If you aren’t planning on leaving the tarmac, or regularly towing a heavy trailer, our pick is the front-wheel-drive 2.0-litre diesel, which has much lower running costs and feels just as good to drive. If, however, you do often tow a heavy caravan or horsebox, the 160bhp four-wheel-drive is probably worth the higher costs. You’re better off sticking with the manual gearbox for similar reasons, with the automatic affecting running costs negatively, too.

Running costs, maintenance & parts

The star of the show here is the 2.0-litre diesel (with 134bhp, or 138bhp in later cars) with front-wheel drive and a manual gearbox. Expect a tax bill of £185 from its CO2 emissions of 156 to 159g/km, while claimed fuel economy is 46mpg. Of the diesels, only the automatic 161bhp Titanium X is significantly dearer to run, with tax costing £230 annually and economy standing at 41mpg.

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Of course, the 2.5-litre automatic with four-wheel drive is a different beast altogether, with 27mpg fuel consumption and CO2 emissions of 244g/km, along with a considerable £500 annual tax bill.Like most Fords of the era, servicing is every year or 12,500 miles, whichever happens first and alternates between minor and major services. Head to a Ford service department and these will cost between around £160 and £230, depending on the version.

Kugas that hit 10 years of age or rack up 125,000 miles require a new cambelt, at a significant cost of around £300, so if the car you’re looking at is beyond one of those points, it’s very important to check the work has been carried out. Careful owners should also aim to have this work done after around eight years or 100,000 miles, and have the water pump replaced at the same time (costing around £150) so paperwork to this effect can be the sign of a well looked-after car.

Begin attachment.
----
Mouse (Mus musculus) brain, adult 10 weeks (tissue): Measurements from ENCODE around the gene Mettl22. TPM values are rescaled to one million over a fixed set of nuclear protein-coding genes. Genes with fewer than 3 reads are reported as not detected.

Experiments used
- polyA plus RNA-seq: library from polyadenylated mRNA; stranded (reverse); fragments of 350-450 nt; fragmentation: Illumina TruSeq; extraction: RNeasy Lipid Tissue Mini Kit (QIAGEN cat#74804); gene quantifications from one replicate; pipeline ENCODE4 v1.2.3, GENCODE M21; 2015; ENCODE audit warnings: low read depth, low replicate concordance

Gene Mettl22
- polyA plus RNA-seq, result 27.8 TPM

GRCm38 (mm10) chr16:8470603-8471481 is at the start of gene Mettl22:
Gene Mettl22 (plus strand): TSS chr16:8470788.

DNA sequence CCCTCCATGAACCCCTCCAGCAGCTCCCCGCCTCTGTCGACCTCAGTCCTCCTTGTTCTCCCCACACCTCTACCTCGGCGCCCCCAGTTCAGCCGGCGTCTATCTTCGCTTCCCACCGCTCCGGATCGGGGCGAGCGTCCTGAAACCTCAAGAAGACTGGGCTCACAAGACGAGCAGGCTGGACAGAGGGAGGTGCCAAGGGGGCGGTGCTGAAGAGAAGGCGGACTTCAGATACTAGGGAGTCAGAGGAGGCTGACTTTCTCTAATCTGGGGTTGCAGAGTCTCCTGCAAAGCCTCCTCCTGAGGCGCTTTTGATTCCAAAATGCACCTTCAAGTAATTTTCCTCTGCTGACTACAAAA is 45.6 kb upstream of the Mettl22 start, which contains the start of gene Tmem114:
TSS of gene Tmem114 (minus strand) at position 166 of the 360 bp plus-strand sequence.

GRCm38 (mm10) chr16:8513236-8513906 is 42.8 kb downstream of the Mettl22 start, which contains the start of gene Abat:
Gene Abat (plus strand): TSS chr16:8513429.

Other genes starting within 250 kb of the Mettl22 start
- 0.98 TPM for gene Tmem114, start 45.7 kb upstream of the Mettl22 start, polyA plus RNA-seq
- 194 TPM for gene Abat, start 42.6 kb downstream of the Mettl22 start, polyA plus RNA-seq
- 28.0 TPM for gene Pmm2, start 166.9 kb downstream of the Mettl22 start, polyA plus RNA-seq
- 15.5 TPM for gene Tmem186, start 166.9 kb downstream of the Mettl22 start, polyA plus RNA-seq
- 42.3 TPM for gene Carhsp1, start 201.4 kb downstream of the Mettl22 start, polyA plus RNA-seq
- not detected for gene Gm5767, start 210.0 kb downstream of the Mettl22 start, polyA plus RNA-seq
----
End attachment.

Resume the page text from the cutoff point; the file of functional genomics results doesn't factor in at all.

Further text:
Other maintenance costs include fresh brake fluid every two years, along with new engine coolant every 10 years, costing roughly £40 each. It’s worth budgeting around £100 to have the air-conditioning system maintained every few years, too.

What to look out for

Only one recall has been issued for the Kuga, involving cars with a 2.0-litre diesel engine built between November 2008 and March 2009. The problem concerned the brakes, with the possibility of a hard brake pedal and increased stopping distance. It’s important to ensure remedial work has been carried out if the Kuga you’re looking at is one of the cars affected.

Apart from this, the Kuga hasn’t suffered from widely reported reliability issues, just some niggling faults. There are some pieces of trim around the cabin that could have been higher quality and the rear light seals can perish, allowing water in. While not a major issue, the alloy wheels can also corrode quickly and start to look shabby and squeaking window seals can also be an annoyance.An average score for reliability in our 2014 Driver Power owner satisfaction survey is cause for some concern, as is a 108th-place overall position out of 150 models.